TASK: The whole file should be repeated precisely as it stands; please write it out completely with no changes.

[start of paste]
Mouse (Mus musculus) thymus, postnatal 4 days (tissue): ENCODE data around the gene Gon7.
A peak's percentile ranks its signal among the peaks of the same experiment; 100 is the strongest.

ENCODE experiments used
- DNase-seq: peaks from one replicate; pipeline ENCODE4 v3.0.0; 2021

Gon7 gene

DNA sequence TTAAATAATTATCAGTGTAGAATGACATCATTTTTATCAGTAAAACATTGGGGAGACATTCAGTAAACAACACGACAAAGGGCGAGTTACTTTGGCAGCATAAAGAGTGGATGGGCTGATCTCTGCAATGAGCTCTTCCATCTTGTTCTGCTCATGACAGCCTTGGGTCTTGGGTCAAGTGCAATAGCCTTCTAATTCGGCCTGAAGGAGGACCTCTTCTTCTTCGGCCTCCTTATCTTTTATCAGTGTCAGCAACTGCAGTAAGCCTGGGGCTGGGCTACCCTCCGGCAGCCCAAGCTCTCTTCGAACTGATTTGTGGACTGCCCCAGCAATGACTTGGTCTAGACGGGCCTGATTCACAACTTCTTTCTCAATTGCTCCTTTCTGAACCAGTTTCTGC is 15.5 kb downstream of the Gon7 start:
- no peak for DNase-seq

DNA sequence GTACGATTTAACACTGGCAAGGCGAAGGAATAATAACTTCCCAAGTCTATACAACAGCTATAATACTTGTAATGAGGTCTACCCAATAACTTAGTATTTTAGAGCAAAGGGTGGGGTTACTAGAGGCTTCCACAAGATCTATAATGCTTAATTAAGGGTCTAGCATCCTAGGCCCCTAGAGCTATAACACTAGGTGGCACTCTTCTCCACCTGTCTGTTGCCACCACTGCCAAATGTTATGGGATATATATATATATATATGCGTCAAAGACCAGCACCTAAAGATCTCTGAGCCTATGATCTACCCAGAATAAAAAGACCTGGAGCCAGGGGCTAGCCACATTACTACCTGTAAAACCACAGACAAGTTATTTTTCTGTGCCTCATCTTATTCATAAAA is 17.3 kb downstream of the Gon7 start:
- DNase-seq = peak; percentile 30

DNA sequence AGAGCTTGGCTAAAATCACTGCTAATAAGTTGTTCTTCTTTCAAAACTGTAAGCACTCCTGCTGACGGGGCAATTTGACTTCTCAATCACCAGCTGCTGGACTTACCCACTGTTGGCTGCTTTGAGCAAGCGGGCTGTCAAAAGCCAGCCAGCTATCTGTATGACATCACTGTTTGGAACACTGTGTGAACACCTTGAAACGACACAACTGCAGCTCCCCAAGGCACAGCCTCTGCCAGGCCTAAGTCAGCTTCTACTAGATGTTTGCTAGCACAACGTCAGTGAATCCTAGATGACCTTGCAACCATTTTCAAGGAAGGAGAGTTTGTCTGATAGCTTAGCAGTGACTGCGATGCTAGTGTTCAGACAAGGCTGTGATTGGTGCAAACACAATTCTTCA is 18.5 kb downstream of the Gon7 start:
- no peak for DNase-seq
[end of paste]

Mouse (Mus musculus) thymus, postnatal 4 days (tissue): ENCODE data around the gene Gon7.
A peak's percentile ranks its signal among the peaks of the same experiment; 100 is the strongest.

ENCODE experiments used
- DNase-seq: peaks from one replicate; pipeline ENCODE4 v3.0.0; 2021

Gon7 gene

DNA sequence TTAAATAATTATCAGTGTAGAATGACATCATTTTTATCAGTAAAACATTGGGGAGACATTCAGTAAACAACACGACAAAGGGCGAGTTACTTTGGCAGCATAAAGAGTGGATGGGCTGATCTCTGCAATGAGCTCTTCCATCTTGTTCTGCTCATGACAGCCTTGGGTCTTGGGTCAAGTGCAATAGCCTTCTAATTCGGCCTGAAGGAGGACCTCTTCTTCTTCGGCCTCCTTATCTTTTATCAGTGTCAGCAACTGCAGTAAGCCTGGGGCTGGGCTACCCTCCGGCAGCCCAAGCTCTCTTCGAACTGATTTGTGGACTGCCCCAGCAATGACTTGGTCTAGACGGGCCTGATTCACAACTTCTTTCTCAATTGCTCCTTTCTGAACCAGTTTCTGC is 15.5 kb downstream of the Gon7 start:
- no peak for DNase-seq

DNA sequence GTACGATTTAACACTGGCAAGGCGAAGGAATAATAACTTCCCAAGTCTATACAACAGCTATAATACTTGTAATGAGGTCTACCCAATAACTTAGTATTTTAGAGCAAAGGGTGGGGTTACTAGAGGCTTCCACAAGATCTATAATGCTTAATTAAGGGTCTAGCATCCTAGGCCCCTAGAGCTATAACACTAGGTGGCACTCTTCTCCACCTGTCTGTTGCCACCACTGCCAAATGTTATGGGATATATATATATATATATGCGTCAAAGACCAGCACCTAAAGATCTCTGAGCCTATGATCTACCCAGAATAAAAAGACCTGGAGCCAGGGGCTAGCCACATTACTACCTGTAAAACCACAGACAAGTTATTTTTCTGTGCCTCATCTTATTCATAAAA is 17.3 kb downstream of the Gon7 start:
- DNase-seq = peak; percentile 30

DNA sequence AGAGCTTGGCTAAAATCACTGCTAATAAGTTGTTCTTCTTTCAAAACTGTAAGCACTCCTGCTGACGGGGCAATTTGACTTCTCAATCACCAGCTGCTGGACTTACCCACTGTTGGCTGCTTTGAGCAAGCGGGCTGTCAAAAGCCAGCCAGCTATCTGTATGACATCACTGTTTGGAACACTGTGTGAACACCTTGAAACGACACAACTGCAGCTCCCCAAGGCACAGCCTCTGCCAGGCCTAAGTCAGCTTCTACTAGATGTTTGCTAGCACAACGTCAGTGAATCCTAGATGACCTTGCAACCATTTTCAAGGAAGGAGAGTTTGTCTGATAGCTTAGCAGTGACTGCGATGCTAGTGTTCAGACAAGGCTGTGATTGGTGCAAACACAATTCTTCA is 18.5 kb downstream of the Gon7 start:
- no peak for DNase-seq